9. Drakkcon

    creating own browser

    Do you mean this? It actually looks quite nice from the screen shots (as an editing tool).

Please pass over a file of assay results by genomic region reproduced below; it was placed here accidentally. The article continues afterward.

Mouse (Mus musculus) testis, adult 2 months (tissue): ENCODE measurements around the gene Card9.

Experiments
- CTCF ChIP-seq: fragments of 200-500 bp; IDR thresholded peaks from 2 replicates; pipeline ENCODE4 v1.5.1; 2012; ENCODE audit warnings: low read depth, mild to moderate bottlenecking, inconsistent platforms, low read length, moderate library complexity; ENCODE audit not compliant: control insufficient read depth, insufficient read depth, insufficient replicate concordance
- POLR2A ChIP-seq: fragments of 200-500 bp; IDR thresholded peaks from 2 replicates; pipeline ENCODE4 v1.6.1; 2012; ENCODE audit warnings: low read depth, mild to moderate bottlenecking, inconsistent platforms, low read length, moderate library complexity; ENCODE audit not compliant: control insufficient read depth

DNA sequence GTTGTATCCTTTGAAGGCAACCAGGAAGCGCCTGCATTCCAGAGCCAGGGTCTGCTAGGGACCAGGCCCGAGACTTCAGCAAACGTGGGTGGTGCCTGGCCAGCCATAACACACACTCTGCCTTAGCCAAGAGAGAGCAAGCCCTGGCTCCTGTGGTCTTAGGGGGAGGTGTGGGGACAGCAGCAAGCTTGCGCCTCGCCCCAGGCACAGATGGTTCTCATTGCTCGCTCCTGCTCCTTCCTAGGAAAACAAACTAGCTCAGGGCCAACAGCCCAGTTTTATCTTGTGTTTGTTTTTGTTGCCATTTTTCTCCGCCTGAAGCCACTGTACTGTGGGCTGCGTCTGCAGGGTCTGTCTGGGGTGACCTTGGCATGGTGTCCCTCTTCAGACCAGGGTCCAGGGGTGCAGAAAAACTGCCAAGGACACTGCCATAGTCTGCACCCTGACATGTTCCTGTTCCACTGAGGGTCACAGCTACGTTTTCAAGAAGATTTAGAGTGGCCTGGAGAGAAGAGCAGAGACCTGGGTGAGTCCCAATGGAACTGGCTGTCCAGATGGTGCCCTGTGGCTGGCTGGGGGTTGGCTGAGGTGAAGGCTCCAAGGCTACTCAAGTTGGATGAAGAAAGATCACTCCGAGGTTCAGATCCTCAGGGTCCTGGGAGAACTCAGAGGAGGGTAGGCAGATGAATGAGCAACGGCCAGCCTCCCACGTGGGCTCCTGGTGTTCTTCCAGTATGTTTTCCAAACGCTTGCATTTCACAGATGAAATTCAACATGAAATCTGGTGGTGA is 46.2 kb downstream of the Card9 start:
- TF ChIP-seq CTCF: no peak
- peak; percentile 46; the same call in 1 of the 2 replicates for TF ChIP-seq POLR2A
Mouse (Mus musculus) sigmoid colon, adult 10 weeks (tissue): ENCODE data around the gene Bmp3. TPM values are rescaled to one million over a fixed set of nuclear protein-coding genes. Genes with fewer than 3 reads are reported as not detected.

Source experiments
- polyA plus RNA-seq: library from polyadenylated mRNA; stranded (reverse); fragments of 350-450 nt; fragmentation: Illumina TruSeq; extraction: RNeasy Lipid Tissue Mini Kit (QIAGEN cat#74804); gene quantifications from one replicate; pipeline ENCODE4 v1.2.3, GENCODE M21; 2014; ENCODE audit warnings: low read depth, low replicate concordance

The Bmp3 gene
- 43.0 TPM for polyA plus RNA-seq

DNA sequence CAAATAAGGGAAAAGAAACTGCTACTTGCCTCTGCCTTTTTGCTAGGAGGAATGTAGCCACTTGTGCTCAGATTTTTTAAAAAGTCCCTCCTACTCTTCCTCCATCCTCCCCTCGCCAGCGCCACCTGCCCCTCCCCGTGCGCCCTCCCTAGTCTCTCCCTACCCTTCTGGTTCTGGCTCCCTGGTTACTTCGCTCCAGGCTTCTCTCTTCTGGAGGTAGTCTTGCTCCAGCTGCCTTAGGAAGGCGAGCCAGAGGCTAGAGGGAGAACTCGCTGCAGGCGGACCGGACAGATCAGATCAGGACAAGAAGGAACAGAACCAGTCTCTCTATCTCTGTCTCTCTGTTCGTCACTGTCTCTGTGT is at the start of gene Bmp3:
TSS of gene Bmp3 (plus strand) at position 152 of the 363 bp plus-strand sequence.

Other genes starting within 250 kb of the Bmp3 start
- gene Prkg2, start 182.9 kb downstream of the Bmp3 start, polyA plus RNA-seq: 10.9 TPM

10. Quote: The idea with events is to help with MVC separation. Your button doesn't need to know how to do the task that's associated with it; it only needs know that it controls some object, and to tell that object "hey, I've been clicked!" The object does the rest. In simple systems, you can get away with just having the button call one of the owner's methods. In more complicated systems, this inhibits reuse (in particular, you eventually need a similar looking button to "drive" different kinds of objects in the Model). So for a while you can get away with some kind of signal-and-slot system, or function pointers, or something. But eventually you generally refactor to events. (I'm actually in the middle of refactoring something of that sort to a more event-like system at work. Though it's in Python, so "function pointer" is rather replaced with the moral equivalent.) It avoids having the button need to know about what it's talking to., or even about its conceptual owner. It only needs to know how to construct events and put them in the queue (or perhaps send them to a global Facade object for the model, which handles dispatch). I think I understand what you are saying here, but it's difficult for me to grasp because I have never worked on a large system before. One thing that seems appealing to me is to avoid using a global event manager, instead using an event manager for each subsystem that requires the use of events. I can think of three systems that should use events: input, gui, and game. It makes sense to me for keyboard input to be controlled by events (although I have no idea how you would handle "holding a key down"), gui programming is known for event programming, and many games are scripted with events in mind. But does this defeat the purpose of using an event system? If each subsystem only needs to communicate with itself and some logic (model?) would that defeat the purpose of using events instead of, say, callbacks? Quote: I only wish I were a tenth that organized :( Oh, well. Personally, I have always wondered how people have the motivation to keep project pages and journals going. Quote: First try really hard to put the whole "manager" concept out of your head, TBH. Just create the objects. Do any management that seems to be *necessary*, *when* the need is proven. Okay, this sounds good. I'll just use a manager when it's time instead of designing for it from the beginning.